The excitement of putting on a full face of makeup and leaving the house used to be enough to get me out of bed in the morning. Before COVID-19, you could usually find me watching beauty tutorials, makeup hauls and product first impression videos on YouTube before dozing off the night before. I find the process of applying makeup therapeutic, and a full look makes me feel put together for in-person interactions. Needless to say, my beauty routine was scaled back drastically when the pandemic hit and I had to stay at home in order to contain its spread. Feeling less motivated to wear makeup while owning way too much started to make me feel anxious. For weeks, many of my most beloved products went untouched. However, that didn’t stop my impulsive desire to acquire more makeup, especially seeing new product releases across my socials feeds daily.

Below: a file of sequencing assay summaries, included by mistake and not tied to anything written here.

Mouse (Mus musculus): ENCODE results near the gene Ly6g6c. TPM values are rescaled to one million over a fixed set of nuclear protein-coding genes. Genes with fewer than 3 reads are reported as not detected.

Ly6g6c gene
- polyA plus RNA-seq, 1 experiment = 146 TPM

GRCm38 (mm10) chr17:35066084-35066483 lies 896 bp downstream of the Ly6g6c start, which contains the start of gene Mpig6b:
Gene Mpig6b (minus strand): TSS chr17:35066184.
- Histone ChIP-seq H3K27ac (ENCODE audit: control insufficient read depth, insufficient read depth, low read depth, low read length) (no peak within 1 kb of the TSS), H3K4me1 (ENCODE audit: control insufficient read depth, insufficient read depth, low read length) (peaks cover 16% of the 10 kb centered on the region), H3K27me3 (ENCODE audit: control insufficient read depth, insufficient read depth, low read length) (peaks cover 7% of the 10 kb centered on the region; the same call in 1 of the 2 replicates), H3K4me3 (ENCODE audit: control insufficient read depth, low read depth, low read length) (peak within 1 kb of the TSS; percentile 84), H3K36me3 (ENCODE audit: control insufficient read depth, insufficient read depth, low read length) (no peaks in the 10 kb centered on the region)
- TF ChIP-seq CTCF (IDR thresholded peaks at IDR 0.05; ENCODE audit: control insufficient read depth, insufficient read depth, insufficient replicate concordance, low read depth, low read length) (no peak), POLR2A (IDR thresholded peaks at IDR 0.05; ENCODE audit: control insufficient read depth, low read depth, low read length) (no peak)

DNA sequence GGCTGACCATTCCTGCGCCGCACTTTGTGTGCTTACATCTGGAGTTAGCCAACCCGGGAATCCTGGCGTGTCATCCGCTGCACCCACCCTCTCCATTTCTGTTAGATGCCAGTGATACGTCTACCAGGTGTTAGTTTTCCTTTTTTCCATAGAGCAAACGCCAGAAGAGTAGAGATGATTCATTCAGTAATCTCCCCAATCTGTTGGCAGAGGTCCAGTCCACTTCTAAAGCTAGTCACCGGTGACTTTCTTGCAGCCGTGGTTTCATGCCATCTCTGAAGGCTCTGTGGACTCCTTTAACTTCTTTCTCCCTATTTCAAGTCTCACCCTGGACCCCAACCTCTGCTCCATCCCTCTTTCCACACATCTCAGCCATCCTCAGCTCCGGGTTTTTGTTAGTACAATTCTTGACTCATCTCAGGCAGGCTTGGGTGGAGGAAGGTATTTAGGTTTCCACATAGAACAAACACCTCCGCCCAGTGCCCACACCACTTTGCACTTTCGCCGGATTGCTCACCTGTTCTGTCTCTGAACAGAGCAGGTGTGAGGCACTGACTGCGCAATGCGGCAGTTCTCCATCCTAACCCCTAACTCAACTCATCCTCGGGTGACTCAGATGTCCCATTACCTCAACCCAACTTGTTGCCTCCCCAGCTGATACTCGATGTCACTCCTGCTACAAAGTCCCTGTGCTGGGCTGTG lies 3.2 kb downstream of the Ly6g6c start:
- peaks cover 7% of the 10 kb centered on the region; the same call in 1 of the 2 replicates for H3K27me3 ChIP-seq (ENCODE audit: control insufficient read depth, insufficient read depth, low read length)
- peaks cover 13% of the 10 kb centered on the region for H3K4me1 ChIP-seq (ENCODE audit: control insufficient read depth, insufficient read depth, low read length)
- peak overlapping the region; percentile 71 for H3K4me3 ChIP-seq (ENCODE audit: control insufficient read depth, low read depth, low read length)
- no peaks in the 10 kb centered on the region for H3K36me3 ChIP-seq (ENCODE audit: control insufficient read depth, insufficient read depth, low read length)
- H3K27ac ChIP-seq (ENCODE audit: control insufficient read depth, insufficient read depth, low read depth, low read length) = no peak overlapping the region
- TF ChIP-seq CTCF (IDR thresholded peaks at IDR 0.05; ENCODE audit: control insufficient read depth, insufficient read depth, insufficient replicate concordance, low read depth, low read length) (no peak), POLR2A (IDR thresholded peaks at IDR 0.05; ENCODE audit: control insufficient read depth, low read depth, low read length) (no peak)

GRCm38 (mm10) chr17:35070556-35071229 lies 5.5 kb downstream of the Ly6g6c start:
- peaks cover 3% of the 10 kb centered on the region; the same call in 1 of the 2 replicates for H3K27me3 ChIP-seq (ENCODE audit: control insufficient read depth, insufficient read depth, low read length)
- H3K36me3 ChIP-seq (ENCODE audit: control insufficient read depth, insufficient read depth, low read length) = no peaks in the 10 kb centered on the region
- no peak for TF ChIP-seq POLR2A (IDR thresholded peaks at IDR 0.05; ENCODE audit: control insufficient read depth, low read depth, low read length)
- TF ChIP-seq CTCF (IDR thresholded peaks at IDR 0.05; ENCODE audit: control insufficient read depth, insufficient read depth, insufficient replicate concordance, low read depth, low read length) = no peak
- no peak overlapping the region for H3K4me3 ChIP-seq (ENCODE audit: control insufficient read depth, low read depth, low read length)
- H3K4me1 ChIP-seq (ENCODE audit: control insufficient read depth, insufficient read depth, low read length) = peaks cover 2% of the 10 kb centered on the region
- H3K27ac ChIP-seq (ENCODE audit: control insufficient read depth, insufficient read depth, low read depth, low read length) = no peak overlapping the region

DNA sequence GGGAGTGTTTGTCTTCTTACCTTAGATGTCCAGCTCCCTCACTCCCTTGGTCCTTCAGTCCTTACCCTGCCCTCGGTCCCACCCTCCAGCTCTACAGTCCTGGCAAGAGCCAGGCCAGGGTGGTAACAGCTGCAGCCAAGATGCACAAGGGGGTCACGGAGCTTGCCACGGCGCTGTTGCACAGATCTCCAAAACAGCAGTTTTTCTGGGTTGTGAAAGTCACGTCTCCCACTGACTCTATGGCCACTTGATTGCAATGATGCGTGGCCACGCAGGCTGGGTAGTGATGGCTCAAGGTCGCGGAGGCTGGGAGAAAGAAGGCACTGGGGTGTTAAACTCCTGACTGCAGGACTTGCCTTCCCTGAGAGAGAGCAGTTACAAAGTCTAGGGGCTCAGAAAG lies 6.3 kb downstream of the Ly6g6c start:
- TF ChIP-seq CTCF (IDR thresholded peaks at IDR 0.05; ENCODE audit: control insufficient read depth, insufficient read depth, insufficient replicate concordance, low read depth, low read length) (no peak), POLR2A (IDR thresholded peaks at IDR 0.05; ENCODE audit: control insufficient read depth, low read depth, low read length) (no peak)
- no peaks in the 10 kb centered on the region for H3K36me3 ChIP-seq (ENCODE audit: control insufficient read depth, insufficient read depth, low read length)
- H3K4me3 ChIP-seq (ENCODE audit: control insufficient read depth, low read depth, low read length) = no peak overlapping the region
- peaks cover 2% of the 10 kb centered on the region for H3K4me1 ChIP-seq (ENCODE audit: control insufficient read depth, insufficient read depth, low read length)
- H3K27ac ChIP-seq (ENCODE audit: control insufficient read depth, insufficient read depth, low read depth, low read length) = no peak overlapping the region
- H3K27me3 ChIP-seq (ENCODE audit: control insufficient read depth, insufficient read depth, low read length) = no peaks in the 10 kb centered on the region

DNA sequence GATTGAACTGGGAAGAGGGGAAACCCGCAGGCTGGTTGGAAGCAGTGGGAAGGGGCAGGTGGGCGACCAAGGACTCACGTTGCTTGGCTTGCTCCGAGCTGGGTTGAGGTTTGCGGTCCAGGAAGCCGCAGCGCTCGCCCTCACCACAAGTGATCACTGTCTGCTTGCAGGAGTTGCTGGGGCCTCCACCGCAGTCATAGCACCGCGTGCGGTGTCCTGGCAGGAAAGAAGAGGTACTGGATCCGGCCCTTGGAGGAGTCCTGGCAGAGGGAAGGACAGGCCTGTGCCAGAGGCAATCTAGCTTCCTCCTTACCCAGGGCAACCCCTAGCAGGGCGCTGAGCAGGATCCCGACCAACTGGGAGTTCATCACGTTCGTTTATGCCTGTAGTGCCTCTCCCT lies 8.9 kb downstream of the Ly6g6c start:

I was curious if other beauty lovers out there felt pressure to collect more makeup regardless of what they already own and how they were dealing with it. I dove deep into the online beauty world for support and found like-minded content creators who are combating cosmetics over-consumption by shopping—and striving to completely use up—their existing makeup stashes, reining in their spending by using a trusty old budget and being more purposeful about each beauty buy. They share their tips here.
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Shop your (beauty) closet